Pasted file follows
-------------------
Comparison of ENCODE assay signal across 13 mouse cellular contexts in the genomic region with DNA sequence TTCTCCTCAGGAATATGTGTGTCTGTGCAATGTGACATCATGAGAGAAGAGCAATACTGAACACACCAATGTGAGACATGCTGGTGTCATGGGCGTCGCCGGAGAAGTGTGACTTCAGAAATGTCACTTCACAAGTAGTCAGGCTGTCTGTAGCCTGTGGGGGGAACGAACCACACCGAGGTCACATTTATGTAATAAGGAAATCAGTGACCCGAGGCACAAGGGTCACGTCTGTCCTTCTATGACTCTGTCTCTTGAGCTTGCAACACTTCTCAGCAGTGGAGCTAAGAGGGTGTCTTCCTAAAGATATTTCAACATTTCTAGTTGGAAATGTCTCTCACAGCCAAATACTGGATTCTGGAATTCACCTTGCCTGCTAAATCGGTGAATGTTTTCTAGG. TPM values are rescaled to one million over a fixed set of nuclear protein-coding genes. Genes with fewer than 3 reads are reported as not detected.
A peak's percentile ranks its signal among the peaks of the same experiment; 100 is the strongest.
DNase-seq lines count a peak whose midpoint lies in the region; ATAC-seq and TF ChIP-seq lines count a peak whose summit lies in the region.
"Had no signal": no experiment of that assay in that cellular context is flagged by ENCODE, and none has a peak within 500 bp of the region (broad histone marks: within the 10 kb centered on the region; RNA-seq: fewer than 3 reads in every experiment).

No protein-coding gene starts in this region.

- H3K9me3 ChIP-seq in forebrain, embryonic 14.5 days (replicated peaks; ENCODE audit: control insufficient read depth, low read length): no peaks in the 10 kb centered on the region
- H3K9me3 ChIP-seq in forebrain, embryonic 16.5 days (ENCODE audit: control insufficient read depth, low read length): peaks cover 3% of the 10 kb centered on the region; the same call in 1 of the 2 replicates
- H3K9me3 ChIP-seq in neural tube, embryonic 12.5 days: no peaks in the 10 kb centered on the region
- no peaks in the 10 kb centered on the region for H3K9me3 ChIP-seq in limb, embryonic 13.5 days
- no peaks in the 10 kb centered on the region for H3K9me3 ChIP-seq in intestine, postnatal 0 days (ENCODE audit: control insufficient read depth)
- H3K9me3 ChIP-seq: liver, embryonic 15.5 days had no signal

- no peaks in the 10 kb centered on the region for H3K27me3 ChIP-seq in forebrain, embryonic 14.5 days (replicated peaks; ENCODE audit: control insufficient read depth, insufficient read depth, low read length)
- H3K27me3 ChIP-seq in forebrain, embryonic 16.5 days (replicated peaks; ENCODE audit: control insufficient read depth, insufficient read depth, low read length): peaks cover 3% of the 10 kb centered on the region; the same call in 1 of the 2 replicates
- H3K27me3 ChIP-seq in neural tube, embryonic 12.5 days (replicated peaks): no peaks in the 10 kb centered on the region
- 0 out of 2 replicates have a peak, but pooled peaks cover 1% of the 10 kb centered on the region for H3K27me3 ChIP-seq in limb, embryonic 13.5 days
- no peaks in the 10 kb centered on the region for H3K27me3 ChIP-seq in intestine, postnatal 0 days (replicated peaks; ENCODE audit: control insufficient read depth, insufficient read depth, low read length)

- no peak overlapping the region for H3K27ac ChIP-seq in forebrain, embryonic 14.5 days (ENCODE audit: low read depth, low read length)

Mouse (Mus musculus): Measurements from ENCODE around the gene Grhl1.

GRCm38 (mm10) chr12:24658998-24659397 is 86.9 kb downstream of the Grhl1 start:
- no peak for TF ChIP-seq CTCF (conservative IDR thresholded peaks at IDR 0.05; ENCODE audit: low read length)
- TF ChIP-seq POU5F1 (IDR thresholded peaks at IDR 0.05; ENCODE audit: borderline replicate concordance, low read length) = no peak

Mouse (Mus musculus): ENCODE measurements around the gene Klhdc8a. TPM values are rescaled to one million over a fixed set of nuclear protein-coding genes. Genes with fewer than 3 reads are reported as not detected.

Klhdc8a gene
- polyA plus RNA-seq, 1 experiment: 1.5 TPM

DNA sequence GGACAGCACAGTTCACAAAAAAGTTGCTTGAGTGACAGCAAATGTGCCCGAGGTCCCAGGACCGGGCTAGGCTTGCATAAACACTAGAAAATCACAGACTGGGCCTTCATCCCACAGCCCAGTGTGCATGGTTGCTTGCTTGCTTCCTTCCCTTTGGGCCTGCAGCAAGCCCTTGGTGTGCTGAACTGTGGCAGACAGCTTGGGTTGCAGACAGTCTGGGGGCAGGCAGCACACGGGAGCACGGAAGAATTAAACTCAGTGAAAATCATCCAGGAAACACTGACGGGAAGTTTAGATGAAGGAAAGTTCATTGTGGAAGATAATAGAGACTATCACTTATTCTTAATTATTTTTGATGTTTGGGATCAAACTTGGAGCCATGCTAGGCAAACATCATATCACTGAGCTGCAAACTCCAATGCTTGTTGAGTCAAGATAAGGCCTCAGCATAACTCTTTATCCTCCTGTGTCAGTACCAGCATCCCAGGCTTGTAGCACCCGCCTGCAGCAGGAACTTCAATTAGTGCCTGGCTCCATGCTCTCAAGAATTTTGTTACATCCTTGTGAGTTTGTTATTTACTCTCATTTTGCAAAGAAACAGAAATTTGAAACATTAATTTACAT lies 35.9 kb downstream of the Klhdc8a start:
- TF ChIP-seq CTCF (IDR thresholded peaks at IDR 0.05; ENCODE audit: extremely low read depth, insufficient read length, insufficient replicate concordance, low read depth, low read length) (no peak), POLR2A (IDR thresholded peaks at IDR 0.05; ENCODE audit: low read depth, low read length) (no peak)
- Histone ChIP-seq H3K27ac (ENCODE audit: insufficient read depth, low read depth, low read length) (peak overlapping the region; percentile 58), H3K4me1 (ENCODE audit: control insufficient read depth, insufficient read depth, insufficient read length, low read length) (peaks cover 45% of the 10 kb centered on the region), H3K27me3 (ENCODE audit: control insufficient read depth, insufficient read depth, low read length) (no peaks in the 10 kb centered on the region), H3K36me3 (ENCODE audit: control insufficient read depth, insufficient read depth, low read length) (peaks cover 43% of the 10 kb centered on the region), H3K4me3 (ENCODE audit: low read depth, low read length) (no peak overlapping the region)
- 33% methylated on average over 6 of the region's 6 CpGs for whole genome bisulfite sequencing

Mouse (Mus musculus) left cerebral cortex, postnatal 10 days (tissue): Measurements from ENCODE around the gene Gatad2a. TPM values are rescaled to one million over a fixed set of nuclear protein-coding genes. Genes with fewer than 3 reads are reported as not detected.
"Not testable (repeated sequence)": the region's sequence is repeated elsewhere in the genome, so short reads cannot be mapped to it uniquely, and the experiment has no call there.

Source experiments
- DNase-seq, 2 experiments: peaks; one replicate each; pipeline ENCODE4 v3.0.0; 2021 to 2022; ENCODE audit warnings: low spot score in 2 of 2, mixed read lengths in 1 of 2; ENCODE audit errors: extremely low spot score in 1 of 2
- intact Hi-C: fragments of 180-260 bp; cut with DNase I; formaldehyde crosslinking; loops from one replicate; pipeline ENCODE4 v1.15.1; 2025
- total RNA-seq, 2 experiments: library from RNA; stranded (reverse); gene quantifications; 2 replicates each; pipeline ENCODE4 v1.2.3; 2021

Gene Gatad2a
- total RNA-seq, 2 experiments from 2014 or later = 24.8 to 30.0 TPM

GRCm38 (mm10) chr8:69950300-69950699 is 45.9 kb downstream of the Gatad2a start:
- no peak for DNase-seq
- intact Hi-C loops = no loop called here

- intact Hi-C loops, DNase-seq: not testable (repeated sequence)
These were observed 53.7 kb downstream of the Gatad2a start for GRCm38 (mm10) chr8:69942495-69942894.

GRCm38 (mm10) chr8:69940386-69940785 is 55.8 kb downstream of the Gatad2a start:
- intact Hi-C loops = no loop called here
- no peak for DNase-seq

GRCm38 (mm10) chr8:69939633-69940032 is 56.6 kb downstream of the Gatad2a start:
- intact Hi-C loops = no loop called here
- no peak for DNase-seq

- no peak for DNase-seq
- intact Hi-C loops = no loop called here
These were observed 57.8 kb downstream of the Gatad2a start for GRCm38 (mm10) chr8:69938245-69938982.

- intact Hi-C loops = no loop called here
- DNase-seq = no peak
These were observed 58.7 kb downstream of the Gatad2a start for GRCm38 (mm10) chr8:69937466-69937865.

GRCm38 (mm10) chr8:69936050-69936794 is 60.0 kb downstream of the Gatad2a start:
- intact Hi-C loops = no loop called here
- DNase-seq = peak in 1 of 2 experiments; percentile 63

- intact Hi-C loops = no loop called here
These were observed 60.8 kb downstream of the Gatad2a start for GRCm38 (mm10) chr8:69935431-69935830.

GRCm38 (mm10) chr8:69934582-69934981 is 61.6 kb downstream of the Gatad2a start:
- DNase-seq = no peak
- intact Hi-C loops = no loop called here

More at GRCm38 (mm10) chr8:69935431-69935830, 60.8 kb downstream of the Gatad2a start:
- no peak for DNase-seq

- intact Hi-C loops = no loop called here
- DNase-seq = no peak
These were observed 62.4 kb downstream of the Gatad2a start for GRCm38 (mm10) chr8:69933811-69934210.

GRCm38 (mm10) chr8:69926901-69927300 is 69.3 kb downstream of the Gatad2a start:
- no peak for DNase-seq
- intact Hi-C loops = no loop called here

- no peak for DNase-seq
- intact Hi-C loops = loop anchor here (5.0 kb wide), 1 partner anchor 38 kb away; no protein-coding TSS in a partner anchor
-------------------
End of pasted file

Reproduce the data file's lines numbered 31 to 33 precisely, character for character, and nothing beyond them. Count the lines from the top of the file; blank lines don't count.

Source experiments
- DNase-seq, 2 experiments: peaks; one replicate each; pipeline ENCODE4 v3.0.0; 2021 to 2022; ENCODE audit warnings: low spot score in 2 of 2, mixed read lengths in 1 of 2; ENCODE audit errors: extremely low spot score in 1 of 2
- intact Hi-C: fragments of 180-260 bp; cut with DNase I; formaldehyde crosslinking; loops from one replicate; pipeline ENCODE4 v1.15.1; 2025